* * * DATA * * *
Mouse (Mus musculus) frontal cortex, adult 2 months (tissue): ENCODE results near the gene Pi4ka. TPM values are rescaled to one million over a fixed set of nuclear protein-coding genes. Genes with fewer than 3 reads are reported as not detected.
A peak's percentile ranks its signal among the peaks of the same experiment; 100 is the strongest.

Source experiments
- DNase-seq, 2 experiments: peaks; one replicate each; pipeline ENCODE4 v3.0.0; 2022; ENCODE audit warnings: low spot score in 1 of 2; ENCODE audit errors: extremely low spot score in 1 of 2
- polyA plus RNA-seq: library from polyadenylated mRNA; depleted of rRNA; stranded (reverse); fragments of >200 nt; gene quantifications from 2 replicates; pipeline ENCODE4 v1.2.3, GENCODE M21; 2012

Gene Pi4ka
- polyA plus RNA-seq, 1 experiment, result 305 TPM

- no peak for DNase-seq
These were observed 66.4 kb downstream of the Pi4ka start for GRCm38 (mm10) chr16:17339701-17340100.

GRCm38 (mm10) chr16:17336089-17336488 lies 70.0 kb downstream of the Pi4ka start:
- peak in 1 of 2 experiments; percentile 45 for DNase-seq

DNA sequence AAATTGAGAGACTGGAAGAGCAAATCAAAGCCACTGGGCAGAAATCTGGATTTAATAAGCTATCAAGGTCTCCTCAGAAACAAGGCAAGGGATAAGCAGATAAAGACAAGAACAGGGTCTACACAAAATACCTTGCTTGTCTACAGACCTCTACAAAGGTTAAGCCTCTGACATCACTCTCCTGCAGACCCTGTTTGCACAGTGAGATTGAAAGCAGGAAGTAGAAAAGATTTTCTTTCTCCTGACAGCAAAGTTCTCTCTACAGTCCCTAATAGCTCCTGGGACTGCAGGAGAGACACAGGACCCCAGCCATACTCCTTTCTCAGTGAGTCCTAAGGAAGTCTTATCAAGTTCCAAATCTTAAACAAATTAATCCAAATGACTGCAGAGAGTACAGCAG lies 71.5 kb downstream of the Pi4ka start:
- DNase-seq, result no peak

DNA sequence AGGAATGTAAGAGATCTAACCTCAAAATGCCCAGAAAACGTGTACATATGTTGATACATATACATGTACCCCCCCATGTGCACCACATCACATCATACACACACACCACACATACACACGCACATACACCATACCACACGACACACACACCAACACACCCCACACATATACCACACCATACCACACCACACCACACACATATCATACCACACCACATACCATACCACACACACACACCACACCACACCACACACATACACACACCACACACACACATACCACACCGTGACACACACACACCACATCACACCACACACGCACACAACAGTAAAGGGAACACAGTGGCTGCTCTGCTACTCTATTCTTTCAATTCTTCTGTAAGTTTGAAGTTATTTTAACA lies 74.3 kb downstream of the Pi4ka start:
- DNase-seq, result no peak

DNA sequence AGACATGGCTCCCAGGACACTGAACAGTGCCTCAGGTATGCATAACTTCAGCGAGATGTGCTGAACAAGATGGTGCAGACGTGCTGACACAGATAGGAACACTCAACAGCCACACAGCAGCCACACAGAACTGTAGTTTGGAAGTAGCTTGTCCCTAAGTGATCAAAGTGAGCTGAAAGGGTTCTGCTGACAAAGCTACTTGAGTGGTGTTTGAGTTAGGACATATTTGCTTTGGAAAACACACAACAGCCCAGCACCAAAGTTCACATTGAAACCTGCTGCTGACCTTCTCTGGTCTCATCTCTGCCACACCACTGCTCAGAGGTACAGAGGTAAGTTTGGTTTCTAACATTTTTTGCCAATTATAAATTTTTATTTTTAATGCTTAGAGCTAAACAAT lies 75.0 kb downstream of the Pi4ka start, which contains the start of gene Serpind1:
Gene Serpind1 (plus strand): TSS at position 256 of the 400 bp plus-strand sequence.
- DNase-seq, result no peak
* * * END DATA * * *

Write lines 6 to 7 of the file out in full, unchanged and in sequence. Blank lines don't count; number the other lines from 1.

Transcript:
Gene Pi4ka
- polyA plus RNA-seq, 1 experiment, result 305 TPM